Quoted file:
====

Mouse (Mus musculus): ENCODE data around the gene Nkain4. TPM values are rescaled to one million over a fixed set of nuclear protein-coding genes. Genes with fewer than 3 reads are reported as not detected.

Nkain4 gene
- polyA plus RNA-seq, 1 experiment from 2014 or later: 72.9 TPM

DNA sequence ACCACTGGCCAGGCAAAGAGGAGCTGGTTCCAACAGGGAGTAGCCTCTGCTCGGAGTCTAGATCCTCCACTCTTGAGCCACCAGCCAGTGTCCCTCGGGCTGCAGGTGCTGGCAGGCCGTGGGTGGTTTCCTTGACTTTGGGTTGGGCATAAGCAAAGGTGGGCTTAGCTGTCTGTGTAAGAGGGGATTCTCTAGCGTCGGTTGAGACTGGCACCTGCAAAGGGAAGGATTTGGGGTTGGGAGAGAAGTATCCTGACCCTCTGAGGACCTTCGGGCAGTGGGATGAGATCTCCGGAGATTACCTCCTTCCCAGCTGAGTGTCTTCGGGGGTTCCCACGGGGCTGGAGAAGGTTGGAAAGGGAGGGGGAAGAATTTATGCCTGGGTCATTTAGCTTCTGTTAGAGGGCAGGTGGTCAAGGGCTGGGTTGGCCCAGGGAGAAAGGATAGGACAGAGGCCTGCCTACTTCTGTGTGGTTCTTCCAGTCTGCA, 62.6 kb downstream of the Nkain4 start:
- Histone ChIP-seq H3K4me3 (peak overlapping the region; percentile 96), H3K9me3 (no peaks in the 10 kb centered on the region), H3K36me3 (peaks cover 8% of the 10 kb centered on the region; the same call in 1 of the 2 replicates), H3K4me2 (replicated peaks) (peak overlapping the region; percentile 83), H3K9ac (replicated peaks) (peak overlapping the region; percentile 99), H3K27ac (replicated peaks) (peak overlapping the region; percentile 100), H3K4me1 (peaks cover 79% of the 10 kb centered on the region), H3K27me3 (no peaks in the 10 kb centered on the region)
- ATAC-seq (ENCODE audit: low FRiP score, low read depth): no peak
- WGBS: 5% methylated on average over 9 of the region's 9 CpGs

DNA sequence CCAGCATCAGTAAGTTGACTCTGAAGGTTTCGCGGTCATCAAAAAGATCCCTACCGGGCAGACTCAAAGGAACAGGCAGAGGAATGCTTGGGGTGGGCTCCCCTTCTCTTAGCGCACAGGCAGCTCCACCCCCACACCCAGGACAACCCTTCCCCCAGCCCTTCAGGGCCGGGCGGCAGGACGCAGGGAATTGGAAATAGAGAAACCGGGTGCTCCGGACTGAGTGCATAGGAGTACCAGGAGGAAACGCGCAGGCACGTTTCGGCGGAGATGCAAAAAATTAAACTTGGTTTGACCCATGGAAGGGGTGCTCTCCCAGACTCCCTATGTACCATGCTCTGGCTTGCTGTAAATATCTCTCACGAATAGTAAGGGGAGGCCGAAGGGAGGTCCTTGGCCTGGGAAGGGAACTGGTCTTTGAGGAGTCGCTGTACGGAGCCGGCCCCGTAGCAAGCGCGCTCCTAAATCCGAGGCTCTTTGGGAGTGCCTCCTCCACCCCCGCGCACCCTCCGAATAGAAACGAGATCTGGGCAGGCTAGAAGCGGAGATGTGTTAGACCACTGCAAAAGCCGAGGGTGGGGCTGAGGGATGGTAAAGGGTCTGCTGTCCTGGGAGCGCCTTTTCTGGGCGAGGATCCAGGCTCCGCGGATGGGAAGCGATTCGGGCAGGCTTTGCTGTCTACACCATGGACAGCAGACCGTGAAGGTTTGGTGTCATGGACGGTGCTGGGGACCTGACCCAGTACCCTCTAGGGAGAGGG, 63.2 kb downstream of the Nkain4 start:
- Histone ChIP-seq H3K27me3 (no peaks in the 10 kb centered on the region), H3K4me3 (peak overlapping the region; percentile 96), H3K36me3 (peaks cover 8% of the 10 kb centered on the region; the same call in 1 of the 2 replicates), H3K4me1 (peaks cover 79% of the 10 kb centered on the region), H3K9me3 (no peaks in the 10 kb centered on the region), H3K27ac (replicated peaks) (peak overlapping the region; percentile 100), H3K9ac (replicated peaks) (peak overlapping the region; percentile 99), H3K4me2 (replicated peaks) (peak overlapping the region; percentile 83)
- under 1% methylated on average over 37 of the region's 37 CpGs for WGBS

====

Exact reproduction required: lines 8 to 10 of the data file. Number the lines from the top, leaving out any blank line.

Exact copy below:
DNA sequence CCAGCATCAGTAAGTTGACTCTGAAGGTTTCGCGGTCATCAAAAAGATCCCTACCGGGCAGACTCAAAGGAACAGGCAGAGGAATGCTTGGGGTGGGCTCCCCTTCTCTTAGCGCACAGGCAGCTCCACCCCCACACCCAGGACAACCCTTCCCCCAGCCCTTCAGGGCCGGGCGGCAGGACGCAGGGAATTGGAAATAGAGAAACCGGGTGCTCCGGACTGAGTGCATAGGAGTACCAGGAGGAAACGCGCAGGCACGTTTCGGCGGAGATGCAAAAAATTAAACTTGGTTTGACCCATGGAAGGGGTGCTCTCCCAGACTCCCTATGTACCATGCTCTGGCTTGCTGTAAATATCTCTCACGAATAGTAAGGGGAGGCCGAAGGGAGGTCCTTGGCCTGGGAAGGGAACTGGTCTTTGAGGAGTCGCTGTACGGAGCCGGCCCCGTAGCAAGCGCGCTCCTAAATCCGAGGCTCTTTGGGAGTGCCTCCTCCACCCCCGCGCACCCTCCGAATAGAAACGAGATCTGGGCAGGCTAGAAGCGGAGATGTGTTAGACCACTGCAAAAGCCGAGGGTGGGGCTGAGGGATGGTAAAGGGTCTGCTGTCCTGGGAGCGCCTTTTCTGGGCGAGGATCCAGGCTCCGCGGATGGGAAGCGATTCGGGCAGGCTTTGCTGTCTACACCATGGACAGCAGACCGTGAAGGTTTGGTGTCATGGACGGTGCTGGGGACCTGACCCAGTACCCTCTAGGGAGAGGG, 63.2 kb downstream of the Nkain4 start:
- Histone ChIP-seq H3K27me3 (no peaks in the 10 kb centered on the region), H3K4me3 (peak overlapping the region; percentile 96), H3K36me3 (peaks cover 8% of the 10 kb centered on the region; the same call in 1 of the 2 replicates), H3K4me1 (peaks cover 79% of the 10 kb centered on the region), H3K9me3 (no peaks in the 10 kb centered on the region), H3K27ac (replicated peaks) (peak overlapping the region; percentile 100), H3K9ac (replicated peaks) (peak overlapping the region; percentile 99), H3K4me2 (replicated peaks) (peak overlapping the region; percentile 83)
- under 1% methylated on average over 37 of the region's 37 CpGs for WGBS